Orange County Sheriff's cruiser
Orange Count Sheriff's cruiser. photo by John Schrieber

Hate crimes in Orange County dipped last year compared to 2020, but there was a jump in hate “incidents,” according to the OC Human Relations Commission’s annual report issued Thursday.

The county recorded 398 hate crimes and incidents in 2021 — 97 hate crimes and 301 incidents, which fall short of the standard for criminal charges, according to the report. The overall total represented a 6% increase from 2020, when 375 hate crimes and incidents were reported — 112 hate crimes and 263 incidents.

By category, hate crimes dropped by 13% from 2020 to 2021, but hate incidents jumped by 14%.

Of the hate crimes recorded in 2021, 56% were based on the victim’s race or ethnicity, 21% were motivated by religion and 23% were due to sexual orientation.

In the hate incidents category, most of the offensive behavior was due to race or ethnicity, at 65%, while 29% targeted the victim’s religion.

The victims of hate incidents were primarily of Asian descent, with 51% falling into that category. Twenty-six percent were antisemitic, and 8% were aimed at Black residents.

According to the report, 22 reported hate crimes last year targeted sexual orientation, which was an 83% increase over 2020. Ten hate crimes last year were aimed at Asian-Pacific Islanders, which was a 43% increase from 2020.

There was a 164% increase over 2020 in hate incidents directed at Asian-Pacific Islanders, according to the report.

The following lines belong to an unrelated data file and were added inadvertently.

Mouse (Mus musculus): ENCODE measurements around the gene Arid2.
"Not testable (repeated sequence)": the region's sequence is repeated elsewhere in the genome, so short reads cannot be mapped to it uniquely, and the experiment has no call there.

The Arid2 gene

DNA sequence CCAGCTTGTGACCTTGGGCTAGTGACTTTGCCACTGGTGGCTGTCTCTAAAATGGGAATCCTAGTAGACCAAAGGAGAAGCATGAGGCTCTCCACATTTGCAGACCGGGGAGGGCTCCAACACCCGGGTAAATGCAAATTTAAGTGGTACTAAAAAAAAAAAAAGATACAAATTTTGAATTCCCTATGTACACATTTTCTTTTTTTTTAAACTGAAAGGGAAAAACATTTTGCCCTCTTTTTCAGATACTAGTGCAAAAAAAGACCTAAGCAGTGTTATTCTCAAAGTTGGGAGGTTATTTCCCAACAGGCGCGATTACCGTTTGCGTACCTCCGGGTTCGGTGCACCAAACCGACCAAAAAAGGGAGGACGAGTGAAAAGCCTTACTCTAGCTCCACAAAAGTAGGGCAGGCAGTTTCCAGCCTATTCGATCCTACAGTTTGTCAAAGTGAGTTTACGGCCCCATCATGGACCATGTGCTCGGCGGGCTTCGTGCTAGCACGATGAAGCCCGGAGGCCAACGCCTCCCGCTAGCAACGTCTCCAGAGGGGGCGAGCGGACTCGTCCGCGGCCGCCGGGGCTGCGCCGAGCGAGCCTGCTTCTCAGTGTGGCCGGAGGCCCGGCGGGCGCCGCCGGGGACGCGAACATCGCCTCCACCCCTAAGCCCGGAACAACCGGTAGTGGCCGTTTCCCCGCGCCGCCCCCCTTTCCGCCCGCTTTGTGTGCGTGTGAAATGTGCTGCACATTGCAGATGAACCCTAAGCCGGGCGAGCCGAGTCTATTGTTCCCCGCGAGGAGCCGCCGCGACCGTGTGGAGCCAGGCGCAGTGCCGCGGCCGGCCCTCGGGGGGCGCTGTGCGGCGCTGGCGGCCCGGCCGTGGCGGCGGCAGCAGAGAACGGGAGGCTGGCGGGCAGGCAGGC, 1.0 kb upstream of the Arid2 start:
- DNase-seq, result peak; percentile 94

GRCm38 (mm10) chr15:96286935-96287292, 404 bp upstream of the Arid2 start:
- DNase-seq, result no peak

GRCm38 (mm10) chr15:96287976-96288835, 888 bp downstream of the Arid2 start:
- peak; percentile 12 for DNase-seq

The combined number of hate crimes and incidents last year was up 165% compared to five years ago.

According to the report, 33% of the crimes and incidents happened in public places such as a park or on the street.

For hate crimes, 25, or 34.7%, were in public; 14, or 19.4%, were in a residence; and 14, or 19.4%, were in a workplace. Seven, or 9.7%, were in a school; four, or 5.6%, were at a religious site; and the remaining eight, or 11.1%, were at an unknown place.

Of the hate crimes in 2021, 16 were anti-Black, 10 were anti-Asian/Pacific Islander, seven were anti-Latino, four were anti-Middle Eastern/Arab, and four were anti-white. Ten were anti-gay, five were anti-LGBTQ and one was anti-lesbian. In 26 incidents the bias was unknown.

During an online seminar on the report’s findings, commission members released a letter one victim received in the mail about a resident of Asian descent moving out of a neighborhood. The letter writer said, “You frickin’ Asians are taking over our American community and it is not resting well with all and who lives here … watch out, pack your bags and go back to your country, where you belong.”

Irvine Police Chief Michael Kent said he believes the crimes and incidents are underreported.

“It’s really important for us not to just document it but to do outreach,” Kent said. “I still think that this is underreported, significantly underreported.”

Deputy District Attorney Billy Ha of the Orange County District Attorney’s hate crimes unit, said, “The reporting of these crimes is so important. We can’t successfully investigate or prosecute cases if we don’t know about them. … The bottom line is it really takes a village to combat this.”

Kent added that many of the incidents are not reported for a variety of reasons.

“One commonality in what you hear is, `I was too embarrassed,’ or `I didn’t know what to do, or who to call. I didn’t know if it’s worth bothering anybody about this,”’ Kent said.

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